MPs and Education amongst Gypsy, Roma and Traveller Communities – 2

What’s been said?

On 12th September, two days after this debate in the Commons, the Women and Equalities Committee held an oral evidence session as part of their inquiry Tackling inequalities faced by Gypsy, Roma and Traveller communities. Sessions like these can be very informative, as the witnesses frequently have much experience in the area concerned. The focus of this session was education. Two witnesses, Rose McCarthy and Brian Foster, were from The Advisory Council for the Education of Romany and other Travellers [ACERT]. The others were Professor Kalwant Bhopal, who this year published research on HE and Race, Class and Inequality; David Bishop, Birmingham City Council and Sean Harford, HMI and National Director for Education at Ofsted.

Most of the dialogue concerned the relationship between GRT families and schools. Q460 to 470 however focussed on HE, with none of the witnesses being very positive about it. Forster, who is very experienced in education amongst GRT communities, said that ACERT had supported the Badman Review in 2010. Reporting on specific aspects of such a session necessitates the omission of the surrounding context, but the transcript [PDF] and video of the full session are available on-line, and the BBC and Tes have also published brief reports.

In the wider discussion, those with specific GRT experience emphasised the need for schools to make an effort to understand the culture of families. Different cultures exist amongst Gypsy, Roma and Traveller people. Because schools often fail to appreciate how much all of these differ from the prevailing culture, this results in curriculum which does not address the needs of GRT children; parents not trusting schools – especially to keep them safe; children being taught moral standards which differ from their own culture; and some families choosing not to identify as GRT, because of fears about bullying, discrimination and racism. All this highlights how school education has moved away from working with parents for the benefit of children, towards expecting families and children to be squeezed into the state’s mould.

Specific comments about HE were varied. Bishop for example said that Birmingham had found an approach “of drawing people to honey” had worked very successfully with both the GRT and HE communities [Q455]. He reported that Birmingham has “mentors” who visit “one hundred percent” of the 1,400 children whom they know are educated at home. For Ofsted, Harford reasserted Amanda Spielman’s desire to see registration established for HE, though not for Ofsted to do the inspections. From their experience within these communities, neither McCarthy nor Foster felt HE was a good option, unless it was supported by outside tutors. Bhopal, whose research is supportive of minorities families who home educate (see here), stated that some GRT families don’t provide their children with an education.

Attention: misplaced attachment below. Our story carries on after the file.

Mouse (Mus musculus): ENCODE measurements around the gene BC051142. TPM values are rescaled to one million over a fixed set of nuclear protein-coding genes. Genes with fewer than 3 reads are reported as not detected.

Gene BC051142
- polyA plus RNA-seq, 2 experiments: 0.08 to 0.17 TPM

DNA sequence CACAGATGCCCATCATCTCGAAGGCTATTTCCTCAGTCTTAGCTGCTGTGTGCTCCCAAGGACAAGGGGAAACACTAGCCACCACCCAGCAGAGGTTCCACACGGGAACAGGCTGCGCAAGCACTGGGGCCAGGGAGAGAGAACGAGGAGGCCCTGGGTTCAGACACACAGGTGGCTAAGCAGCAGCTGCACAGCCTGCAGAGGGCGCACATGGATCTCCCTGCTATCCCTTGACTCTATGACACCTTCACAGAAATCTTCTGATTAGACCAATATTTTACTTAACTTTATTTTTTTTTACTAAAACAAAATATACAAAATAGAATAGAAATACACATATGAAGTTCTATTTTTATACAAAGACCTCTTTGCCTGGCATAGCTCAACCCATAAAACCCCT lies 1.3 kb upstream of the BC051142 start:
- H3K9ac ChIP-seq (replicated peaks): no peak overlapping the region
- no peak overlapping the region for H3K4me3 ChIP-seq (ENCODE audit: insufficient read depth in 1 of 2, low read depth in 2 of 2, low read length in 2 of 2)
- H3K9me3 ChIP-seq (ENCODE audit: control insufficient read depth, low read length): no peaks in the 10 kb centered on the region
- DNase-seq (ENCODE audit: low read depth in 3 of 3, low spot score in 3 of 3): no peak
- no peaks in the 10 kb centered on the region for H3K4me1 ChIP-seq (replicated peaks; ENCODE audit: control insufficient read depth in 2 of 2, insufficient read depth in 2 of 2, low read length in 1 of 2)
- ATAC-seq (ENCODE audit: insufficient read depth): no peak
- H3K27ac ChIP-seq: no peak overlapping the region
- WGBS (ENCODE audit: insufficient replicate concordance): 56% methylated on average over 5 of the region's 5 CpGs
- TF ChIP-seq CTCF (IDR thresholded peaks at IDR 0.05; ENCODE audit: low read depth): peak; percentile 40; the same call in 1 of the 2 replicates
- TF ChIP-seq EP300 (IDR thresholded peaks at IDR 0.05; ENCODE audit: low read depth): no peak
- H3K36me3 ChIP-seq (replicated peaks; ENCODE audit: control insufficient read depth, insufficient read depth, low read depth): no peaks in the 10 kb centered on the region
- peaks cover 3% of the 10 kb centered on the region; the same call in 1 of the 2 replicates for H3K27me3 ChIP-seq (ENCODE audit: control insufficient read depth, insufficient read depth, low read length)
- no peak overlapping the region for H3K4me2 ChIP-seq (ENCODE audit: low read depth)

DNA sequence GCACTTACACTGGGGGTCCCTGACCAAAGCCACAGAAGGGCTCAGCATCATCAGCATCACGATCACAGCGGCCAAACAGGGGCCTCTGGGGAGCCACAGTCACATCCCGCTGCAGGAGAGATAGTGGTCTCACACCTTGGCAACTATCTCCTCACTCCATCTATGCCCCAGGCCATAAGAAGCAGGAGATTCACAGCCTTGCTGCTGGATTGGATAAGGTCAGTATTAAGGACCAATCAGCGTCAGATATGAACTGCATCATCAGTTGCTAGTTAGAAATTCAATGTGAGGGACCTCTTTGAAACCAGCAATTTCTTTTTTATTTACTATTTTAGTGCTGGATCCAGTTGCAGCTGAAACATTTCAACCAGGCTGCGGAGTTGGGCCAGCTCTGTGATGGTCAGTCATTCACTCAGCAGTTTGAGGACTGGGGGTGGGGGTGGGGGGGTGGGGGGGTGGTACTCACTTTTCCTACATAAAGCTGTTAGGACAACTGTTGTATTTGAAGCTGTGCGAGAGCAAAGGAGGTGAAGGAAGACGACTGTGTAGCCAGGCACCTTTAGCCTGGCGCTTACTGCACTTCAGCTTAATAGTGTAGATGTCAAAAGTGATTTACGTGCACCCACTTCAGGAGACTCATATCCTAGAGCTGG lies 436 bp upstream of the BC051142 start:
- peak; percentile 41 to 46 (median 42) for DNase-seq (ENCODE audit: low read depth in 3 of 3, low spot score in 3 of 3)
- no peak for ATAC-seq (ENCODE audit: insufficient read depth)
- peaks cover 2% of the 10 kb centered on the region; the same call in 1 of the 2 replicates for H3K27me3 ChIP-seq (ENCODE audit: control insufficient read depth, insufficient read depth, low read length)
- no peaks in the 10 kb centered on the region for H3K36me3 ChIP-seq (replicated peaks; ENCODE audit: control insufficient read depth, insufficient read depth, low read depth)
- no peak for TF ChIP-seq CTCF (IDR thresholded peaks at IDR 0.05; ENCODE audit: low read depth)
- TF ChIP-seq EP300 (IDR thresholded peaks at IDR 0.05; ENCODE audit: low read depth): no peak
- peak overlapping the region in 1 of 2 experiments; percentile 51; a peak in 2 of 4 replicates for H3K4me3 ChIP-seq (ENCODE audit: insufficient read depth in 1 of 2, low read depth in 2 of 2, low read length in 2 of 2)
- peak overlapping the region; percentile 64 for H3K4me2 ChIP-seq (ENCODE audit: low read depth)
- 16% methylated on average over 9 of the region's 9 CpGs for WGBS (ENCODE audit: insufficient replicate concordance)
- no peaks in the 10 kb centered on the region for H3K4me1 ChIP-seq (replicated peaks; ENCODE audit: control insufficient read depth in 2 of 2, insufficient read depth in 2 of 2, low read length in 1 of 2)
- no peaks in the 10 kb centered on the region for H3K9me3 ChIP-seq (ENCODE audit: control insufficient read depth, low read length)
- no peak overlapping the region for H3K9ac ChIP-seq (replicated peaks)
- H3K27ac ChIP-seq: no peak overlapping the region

Why does it matter?

Taking time to understand other people’s experiences of HE, rather than the prejudices of lobbyists, is informative. English case law has established that “Education is suitable if it primarily equips a child for life within the community of which he is a member,” provided it does not limit their options later in life, outside that community. What is unclear is who arbitrates that final clause and on what basis. Strong cultural identity can provide lifelong support, as well create tensions to conform. Can education which fails to work with a student’s cultural background be considered fit for purpose?

Less comfortable for many in the EHE community will be the comments that significant numbers of children are not receiving a suitable education “at home”. Not every parent has the background, motivation or aptitude to prepare children for adulthood, for a variety of reasons. Firstly, let’s be clear that this has nothing to do with a parent’s racial background. (The MailOnline carried a report in April 2016 featuring three Caucasian families who tried HE and gave up.) Secondly, there is a need for realism about the demands of “going it alone” outside the school system. Parents do need to be encouraged to count the cost carefully before taking their first HE steps. Educating one’s own children is something of a lost art, and preparing children for life amidst a rapidly changing society is genuinely challenging.

What can I do?

The first thing is be realistic about the political atmosphere in which we live. There are those who care little about nurturing variety in tomorrow’s adults. They want uniform education for uniformed children. Think if that is what you want for your children and grandchildren; if not, consider how you can best protect them from it.

Secondly, be realistic with yourself and others about the demands of effective home education. Though motivated to assist, few HE parents have time and energy to spare to offer in-depth support to families starting a similar journey. It’s easy to assume that every home educator can keep their own heads above water, but that is not always the case. HE is an important freedom for parents and children, but to protect it we need to acknowledge the effort it takes to achieve positive outcomes.